In addition, Spain challenged two members of the tribunal for their failure to disclose their participation as arbitrators in a moot competition organized by the counsel of the opposing side. Spain argued that this was a violation of ethical and disclosure rules under the ICSID Rules, the World Bank‘s code of conduct, the new, still draft Code of Conduct for ISDS Adjudicators, the IBA Guidelines, and “rules applicable in any civilized nation.” These wide-ranging arguments were not persuasive enough to merit the removal of the arbitrators in question, and all the challenges were ultimately rejected by the President of the World Bank.

This is only a snapshot of the kinds of challenges that may be raised as the lines between disclosure obligations and grounds for challenge are blurred. Parties will seek to remove arbitrators for any omission in their disclosures, only to be reminded by the authority deciding on the challenge that “[a]rbitrators are not disembodied spirits dwelling on Mars, who descend to earth to arbitrate a case and then immediately return to their Martian retreat to await inertly the call to arbitrate another.”

Although the increasing frequency of arbitrator challenges will not necessarily increase their success rate under the existing standards for removal, they still have a disruptive effect on the course of the proceedings and the legitimacy of the system of party appointments. In cases of continuous and hostile challenges, the challenged arbitrator may respond in a manner which will raise actual doubts of bias and warrant their ultimate removal.

Transparency and Data as the Northern Star

The enhanced transparency and accessibility of non-confidential information about arbitrators and their previous appointments could help mitigate the disclosure expectations and reduce the frequency of unfounded challenges raised against arbitrators. Firstly, this could be accomplished by maintaining a comprehensive and up-to-date list of publications, speeches, and consultancy engagements of the arbitrator on their personal websites, as well as the collection and aggregation of such information by a trusted and neutral third party, which could make it searchable and easily evaluated by parties interest in identifying overlapping issues. Meanwhile, increased publication of redacted awards by arbitral institutions, which would indicate the names of the appointing parties, and other data aggregators that make such information available and easily searchable, will help ease the justifiable angst of parties and bad faith attempts to abuse apparent non-disclosures. As long as this information is equally accessible to all the parties involved, parties could not challenge arbitrators for “failing to disclose” matters which are publicly available.

Secondly, the parties should be able to provide feedback on the arbitrators after the conclusion of the proceedings which would enable the development of a transparent track record. In addition to the factual background of the case and case management, parties could also provide evaluative feedback, which would ensure the full picture of the arbitrator’s compliance with the applicable standards of conduct. The potential for feedback would incentivize the arbitrators to self-regulate and to be mindful of their approach to the proceedings from the moment of appointment to the issuance of the award. Arbitral institutions and other appointing authorities could also benefit from the availability of such information in the creation of rosters or individual appointments of arbitrators.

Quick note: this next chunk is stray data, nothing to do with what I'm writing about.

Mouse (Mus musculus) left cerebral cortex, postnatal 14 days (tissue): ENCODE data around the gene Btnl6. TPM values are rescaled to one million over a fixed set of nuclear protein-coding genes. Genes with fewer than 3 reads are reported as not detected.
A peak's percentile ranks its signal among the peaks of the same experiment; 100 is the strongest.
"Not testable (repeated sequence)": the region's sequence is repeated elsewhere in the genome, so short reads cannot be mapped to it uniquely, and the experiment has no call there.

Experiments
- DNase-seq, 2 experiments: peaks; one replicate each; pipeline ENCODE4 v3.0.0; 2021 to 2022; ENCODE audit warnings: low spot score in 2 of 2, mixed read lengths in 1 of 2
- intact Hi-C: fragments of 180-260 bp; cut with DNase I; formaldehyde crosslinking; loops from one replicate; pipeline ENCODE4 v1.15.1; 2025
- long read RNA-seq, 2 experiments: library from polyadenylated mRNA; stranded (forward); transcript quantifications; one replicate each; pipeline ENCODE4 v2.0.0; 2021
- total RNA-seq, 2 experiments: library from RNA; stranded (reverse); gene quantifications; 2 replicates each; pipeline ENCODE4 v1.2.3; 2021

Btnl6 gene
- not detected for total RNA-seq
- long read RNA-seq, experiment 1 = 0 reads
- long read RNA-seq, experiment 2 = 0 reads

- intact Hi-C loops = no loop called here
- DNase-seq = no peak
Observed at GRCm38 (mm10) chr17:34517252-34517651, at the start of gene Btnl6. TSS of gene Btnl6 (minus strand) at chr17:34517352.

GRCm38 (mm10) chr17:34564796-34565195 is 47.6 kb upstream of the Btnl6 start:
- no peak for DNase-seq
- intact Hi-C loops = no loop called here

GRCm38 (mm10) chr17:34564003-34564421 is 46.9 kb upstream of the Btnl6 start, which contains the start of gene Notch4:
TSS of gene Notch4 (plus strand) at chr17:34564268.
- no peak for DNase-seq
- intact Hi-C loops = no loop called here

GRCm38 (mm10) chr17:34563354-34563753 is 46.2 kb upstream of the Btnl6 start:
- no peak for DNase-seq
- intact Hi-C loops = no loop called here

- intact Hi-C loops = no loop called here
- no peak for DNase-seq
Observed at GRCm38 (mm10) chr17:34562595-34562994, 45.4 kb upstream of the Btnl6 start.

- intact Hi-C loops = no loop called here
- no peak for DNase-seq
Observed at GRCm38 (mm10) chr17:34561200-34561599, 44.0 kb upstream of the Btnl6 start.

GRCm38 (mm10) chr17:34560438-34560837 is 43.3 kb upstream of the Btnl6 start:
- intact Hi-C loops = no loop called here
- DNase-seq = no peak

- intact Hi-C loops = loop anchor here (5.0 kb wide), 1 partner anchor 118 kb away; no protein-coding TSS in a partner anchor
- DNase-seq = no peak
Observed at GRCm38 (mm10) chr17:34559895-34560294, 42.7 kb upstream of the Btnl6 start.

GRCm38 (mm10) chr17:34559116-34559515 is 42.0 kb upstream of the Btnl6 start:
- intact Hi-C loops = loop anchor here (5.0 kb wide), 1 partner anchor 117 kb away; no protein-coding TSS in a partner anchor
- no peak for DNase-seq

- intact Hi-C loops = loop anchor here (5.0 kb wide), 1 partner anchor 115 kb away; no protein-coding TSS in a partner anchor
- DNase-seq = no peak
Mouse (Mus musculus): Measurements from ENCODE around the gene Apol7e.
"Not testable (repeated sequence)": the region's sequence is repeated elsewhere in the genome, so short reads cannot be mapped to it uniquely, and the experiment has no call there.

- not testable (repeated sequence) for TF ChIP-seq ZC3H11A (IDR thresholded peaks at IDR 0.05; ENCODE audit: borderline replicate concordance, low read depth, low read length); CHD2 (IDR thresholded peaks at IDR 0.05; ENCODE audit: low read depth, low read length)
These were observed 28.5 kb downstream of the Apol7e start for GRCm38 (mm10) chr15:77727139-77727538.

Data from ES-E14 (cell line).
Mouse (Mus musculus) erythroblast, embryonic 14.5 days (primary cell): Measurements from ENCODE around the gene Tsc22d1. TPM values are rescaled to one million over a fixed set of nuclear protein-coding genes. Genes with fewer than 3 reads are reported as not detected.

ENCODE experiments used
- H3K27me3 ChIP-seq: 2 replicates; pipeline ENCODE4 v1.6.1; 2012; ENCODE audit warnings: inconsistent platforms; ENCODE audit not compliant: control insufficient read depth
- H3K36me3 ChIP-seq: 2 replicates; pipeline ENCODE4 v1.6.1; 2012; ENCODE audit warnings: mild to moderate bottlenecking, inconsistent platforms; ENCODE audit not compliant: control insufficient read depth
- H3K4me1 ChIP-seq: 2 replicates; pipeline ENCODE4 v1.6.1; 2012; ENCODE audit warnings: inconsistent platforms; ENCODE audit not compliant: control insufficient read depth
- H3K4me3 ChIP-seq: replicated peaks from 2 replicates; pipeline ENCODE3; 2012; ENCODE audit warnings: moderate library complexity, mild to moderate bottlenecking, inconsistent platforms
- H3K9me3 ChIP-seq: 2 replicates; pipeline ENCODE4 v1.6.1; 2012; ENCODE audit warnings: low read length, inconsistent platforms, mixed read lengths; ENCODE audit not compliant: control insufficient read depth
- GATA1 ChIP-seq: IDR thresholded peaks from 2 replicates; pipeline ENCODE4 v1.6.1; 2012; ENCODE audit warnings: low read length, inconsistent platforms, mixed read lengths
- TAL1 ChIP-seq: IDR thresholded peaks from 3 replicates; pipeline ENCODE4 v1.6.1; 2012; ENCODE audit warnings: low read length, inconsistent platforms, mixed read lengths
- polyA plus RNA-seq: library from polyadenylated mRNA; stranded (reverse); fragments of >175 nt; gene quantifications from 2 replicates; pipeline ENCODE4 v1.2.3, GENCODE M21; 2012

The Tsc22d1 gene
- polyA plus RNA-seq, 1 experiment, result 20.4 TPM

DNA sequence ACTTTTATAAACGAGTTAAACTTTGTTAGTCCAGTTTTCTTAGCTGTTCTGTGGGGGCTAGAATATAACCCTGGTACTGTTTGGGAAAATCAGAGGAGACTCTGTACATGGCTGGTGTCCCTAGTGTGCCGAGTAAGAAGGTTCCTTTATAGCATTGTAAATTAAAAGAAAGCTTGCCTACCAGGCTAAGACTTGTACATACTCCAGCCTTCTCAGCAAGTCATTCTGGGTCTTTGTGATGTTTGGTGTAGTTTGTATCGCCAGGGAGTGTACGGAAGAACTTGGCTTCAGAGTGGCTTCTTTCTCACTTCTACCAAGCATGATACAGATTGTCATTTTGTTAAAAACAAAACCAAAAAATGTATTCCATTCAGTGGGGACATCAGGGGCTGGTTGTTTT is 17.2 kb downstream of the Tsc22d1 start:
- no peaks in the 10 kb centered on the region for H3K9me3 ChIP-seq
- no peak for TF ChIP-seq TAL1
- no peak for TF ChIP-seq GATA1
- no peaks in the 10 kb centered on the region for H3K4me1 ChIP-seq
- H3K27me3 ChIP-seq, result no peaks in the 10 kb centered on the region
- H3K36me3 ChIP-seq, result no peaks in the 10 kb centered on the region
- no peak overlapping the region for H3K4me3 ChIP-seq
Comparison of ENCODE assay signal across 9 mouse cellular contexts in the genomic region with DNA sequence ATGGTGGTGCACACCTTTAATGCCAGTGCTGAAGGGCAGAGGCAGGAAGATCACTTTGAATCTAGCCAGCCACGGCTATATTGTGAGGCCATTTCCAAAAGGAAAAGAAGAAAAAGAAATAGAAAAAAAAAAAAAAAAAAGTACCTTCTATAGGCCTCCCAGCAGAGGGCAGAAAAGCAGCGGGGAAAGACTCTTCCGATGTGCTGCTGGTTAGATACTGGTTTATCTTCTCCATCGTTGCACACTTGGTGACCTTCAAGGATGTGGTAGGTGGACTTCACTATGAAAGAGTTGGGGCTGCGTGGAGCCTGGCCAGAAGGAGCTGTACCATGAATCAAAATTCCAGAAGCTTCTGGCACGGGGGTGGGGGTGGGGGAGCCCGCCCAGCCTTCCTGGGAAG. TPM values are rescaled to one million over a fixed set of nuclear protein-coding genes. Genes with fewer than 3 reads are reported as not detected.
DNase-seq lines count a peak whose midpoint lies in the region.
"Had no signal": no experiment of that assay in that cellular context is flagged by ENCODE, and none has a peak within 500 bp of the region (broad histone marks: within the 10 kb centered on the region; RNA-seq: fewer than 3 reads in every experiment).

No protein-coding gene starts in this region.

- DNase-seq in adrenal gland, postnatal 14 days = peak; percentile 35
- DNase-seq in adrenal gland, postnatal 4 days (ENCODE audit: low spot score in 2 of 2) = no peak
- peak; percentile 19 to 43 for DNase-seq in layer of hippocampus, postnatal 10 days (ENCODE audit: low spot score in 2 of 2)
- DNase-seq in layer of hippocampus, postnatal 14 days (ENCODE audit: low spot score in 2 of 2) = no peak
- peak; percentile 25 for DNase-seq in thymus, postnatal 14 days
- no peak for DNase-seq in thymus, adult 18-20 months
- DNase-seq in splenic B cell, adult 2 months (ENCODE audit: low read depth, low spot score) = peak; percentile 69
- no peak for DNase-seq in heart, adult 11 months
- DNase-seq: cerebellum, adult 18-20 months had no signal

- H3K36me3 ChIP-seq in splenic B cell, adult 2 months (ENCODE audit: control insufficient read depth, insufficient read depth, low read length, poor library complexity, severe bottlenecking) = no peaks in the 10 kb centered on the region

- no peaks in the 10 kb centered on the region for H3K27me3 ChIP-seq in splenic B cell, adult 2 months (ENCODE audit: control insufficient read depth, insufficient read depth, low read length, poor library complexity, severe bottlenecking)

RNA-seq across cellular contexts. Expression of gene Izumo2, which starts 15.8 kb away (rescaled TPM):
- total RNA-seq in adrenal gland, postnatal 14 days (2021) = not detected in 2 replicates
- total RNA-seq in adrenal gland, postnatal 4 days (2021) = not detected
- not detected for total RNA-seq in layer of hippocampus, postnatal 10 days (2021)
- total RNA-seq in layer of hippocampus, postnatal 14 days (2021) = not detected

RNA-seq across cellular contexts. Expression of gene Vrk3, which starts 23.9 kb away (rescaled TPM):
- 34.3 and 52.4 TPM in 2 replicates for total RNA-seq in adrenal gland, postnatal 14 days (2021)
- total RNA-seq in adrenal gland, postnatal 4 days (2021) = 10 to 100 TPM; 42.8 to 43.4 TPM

Bright Line Between Disclosure and Conflicts of Interest

The place where the most and most difficult work is needed is in delineating a clearer line between the disclosure obligation and conflicts of interest which should serve as grounds for disqualification. As recent practice has shown, parties seeking to remove an arbitrator are loading the challenges with any and every contact, event, and statement of the arbitrator, which may or may not have any effect on their ability to rule in an independent and impartial manner. This is in large part possible due to the lack of distinction between disclosures which are advisable and those which indicate conflicts of interest.

Future modifications of the Draft Code of Conduct should provide this clarity by using precise wording and providing voluntary disclosures and conflict of interest in separate provisions. Furthermore, the process and standards for arbitrator challenges in the context of investment arbitration should be given more attention in the ISDS reform process, in pursuit of an internationally acceptable framework.

The transition from standards to rules in the realm of arbitrator conduct and accountability should not foster anxiety, paranoia or distrust on either side. Instead, the expectations of the parties should be balanced against the realistic standards for the challenge and disqualification of arbitrators under the applicable rules.  Whatever instrument is adopted to regulate the conduct of arbitrators, it should not create the assumption that the arbitrators who do not “dwell on Mars” are inherently biased and that any disclosure or lack thereof is necessarily an open invitation to challenge. Careful and calibrated solutions in this sphere and the increased transparency of the relevant information could accelerate the ISDS reform process and improve the public perception of ISDS among legal practitioners and the general public.